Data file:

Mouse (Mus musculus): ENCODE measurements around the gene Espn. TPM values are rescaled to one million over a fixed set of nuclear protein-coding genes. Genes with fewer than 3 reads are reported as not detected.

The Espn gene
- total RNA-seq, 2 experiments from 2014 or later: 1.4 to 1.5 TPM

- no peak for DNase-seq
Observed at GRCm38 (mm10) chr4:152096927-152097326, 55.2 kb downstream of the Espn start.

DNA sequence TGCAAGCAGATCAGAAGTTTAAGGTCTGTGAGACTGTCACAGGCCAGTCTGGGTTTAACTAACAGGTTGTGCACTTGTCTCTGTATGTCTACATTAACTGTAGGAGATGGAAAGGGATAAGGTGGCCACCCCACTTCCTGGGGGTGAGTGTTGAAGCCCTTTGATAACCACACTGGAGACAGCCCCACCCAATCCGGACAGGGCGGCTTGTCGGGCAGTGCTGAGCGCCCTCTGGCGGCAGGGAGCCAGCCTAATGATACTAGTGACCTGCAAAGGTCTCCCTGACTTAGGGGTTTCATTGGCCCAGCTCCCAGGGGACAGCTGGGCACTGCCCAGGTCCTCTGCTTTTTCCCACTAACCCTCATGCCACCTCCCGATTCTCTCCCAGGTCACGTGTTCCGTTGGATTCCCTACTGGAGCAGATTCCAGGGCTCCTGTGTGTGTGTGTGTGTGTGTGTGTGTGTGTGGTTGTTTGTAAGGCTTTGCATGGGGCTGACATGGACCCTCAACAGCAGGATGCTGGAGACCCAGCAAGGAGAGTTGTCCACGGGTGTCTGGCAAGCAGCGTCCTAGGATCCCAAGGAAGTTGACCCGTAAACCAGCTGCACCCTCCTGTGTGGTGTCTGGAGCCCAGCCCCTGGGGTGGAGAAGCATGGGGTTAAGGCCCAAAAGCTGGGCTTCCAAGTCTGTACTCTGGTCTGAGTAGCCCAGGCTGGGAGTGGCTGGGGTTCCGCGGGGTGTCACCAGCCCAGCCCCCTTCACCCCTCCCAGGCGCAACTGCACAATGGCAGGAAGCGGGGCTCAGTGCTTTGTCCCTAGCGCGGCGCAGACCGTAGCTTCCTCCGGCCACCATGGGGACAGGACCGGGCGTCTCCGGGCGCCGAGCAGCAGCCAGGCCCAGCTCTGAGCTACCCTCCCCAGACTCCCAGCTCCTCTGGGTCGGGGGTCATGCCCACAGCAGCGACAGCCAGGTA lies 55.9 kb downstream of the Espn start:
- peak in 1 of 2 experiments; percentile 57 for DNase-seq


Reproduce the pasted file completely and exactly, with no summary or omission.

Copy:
Mouse (Mus musculus): ENCODE measurements around the gene Espn. TPM values are rescaled to one million over a fixed set of nuclear protein-coding genes. Genes with fewer than 3 reads are reported as not detected.

The Espn gene
- total RNA-seq, 2 experiments from 2014 or later: 1.4 to 1.5 TPM

- no peak for DNase-seq
Observed at GRCm38 (mm10) chr4:152096927-152097326, 55.2 kb downstream of the Espn start.

DNA sequence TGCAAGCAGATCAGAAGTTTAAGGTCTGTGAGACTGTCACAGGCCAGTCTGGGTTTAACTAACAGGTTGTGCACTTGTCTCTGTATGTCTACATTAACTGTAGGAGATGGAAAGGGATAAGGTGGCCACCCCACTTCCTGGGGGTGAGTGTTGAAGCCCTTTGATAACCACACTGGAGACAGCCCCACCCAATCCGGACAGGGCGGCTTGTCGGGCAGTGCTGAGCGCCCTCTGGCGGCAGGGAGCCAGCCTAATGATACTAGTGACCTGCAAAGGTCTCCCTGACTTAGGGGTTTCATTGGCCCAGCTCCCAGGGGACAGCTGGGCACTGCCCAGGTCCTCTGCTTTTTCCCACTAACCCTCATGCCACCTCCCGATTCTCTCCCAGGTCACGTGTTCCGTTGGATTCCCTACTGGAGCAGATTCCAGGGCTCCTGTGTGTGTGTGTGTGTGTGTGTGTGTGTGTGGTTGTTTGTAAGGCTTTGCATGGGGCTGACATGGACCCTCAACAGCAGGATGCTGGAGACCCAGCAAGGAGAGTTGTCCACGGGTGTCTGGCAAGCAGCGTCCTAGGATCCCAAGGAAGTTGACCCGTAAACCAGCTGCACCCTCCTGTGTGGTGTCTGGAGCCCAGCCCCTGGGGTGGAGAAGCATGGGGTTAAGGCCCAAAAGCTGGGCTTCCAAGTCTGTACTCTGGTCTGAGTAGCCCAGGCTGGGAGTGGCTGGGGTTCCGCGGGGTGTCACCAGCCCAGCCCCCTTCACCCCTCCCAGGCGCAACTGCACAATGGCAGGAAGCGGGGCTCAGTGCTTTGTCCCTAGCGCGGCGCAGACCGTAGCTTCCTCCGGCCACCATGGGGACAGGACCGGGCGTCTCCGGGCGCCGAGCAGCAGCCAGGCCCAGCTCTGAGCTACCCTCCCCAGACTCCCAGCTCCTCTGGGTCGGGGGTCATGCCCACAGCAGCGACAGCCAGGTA lies 55.9 kb downstream of the Espn start:
- peak in 1 of 2 experiments; percentile 57 for DNase-seq